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    Except that, people continuously ignore ever increasing levels of automation and don't think its an actual threat and live under the false notion that 'somehow' new jobs are just going to materialize, even though the rate at which new economies grow is basically at an all times low.

    Mind you, automation technology is DECADES old, and now its becoming that much more cheap enough for implementation on an even large scale (a lot of the production industry is already automated) - the rate of which its becoming cheaper (from a monetary point of view of course) is also accelerating.
    In the next decade alone, molecular manufacturing along with extreme levels of automation are going to take over in large portions (even though we could implement it today).
    Majority of manual labor will be completely replaced by automation - and once that happens, the economy will eventually crash (this will probably occur in the next 20 years, at most, though a huge crisis is probably going to hit in the next decade or so) because the rate at which machines will be replacing humans (in ALL fields) is inevitably going to be faster compared to the rate at which Humans can retrain (this is already happening).
    Also, 'growth' of new jobs is not that likely in the face of technological automation. Why use humans if you can automate it in the first place? And don't kid yourself that we cannot do this. It will actually be easier to automate specific tasks that to spend time training Humans to do this (again, already happening).

    The question remains is... what then?
    Well, here's an idea.
    In order to make the transition as smooth as possible (and you know... avoid devastation of massive proportions born out of ignorance), educating the global population with relevant general education would be paramount.
    We already had the technology and resources for over 100 years to solve most of the problems we have on the planet - was never implemented due to notions of 'cost efficiency' and profits (and of course the preservation of the current socio-economic system which favors the minority in positions of power).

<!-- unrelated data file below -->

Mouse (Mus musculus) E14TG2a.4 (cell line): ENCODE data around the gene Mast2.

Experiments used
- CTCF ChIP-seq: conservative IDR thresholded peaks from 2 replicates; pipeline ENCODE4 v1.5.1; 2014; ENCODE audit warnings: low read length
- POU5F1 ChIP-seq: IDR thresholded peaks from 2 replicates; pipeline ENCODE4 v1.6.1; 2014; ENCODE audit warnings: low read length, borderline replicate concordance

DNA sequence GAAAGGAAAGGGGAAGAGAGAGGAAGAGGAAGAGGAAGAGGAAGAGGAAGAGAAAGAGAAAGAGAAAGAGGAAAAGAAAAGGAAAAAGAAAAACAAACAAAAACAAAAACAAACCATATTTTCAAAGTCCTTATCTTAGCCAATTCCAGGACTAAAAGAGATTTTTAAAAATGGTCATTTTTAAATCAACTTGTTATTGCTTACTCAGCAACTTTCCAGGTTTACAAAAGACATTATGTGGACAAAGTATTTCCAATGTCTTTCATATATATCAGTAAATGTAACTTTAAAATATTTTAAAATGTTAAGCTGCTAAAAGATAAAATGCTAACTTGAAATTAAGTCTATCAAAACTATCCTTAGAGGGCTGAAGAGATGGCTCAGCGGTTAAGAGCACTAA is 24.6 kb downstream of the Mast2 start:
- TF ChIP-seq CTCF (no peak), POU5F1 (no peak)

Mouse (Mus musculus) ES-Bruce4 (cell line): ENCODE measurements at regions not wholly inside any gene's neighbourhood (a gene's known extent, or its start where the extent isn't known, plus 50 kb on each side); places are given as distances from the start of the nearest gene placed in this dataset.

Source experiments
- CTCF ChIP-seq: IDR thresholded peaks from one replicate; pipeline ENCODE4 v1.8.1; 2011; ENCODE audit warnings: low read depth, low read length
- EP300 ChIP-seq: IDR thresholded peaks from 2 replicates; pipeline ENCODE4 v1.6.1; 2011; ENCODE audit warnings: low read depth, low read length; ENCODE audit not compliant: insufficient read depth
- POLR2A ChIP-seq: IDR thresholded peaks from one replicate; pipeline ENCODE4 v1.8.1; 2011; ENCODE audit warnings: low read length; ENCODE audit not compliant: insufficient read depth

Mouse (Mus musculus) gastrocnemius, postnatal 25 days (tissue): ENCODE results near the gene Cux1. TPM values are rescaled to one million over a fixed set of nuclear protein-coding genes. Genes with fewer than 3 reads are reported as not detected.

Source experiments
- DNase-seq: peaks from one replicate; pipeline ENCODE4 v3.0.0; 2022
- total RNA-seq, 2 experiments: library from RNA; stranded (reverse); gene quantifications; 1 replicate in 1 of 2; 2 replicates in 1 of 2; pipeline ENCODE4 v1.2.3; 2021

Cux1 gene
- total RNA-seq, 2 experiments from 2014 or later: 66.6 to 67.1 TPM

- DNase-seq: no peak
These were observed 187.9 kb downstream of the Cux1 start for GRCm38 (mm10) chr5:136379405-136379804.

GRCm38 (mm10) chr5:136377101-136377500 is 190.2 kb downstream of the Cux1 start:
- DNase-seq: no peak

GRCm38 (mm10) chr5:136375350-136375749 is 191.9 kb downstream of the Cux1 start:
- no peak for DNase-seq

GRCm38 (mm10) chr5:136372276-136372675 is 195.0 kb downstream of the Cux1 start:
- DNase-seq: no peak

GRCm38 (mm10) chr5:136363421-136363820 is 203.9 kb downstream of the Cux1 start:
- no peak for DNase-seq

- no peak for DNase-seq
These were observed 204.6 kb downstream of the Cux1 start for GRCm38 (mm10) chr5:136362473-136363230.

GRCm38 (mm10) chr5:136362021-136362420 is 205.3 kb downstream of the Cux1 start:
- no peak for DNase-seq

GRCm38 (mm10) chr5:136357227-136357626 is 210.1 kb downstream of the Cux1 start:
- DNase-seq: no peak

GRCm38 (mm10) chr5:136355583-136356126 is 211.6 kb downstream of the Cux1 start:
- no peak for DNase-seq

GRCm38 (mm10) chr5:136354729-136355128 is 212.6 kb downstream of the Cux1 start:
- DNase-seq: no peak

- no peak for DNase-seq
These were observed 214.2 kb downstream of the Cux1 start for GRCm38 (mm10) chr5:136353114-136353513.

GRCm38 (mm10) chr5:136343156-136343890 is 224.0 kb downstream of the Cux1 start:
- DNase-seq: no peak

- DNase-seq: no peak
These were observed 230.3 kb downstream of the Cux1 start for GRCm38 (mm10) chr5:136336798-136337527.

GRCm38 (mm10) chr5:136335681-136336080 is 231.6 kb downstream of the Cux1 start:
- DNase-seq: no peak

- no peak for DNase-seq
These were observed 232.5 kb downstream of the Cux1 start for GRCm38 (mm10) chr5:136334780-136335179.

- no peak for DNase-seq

Full scale automation is going to eventually take over and no one is 'irreplaceable' in this regard.

    Living in a 'garden of eden' might not be far fetched actually given that we had the ability to transform the entire planet with the technology at our disposal in 1974 to such a state in 10 years time (today, it can be done in less than a decade).

    Whether or not we do it sooner rather than later comes out to how well the global population is educated on these matters.
    Right now, things are changing because we live in the age of global communications where a decent level of the global population has access to relevant information.

    The more relevant general information people are being exposed to, the less so will they be prone to being manipulated and used by those currently in power, and will be able to govern themselves in turn (which will eventually completely negate the need for governments and people in positions of power - though the political system is already in the stage where decision making is being delegated to machines at varying levels - this will only increase).
    Once the crash happens, it will probably come down to the global population on where to take things next, or they will already live in such a highly automated world that they will basically have to do away with 'money' altogether because they will finally realize just how irrelevant it actually is.

    And since the notion of 'working for a living' will already be outdated in the face of our technological reality (which has already been here for some time, it just takes longer to be implemented due to money), there's a good possibility it will encourage a different setting.

    So... 40 years is a time-frame in which most of the global problems could be eliminated seeing the rate at which automation is being incorporated (although it could be done sooner - but educating the global population takes a bit of time) - and we certainly have the means to get rid of most of the worlds problems.
    But it wouldn't be a 'perfection' or 'utopia' - just a lot better than what we have now (although, comparing that to what we have now may seem like a 'utopia' to many people seeing how most aren't even aware of what we can actually do).
     
    Last edited: Nov 27, 2012
  7. Crazy Eddie

    Crazy Eddie Vice Admiral Admiral

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    This would be the same Neal Stephenson that predicted (if semi-satirically) the wholesale privatization of the United States? The same Neal Stephenson who -- much LESS satirically -- depicted the resurgence of the fanatical "Fists of Righteous Harmony" via the availability of cheap nanotech weapons?

    I think Neal Stephenson doth protest too much.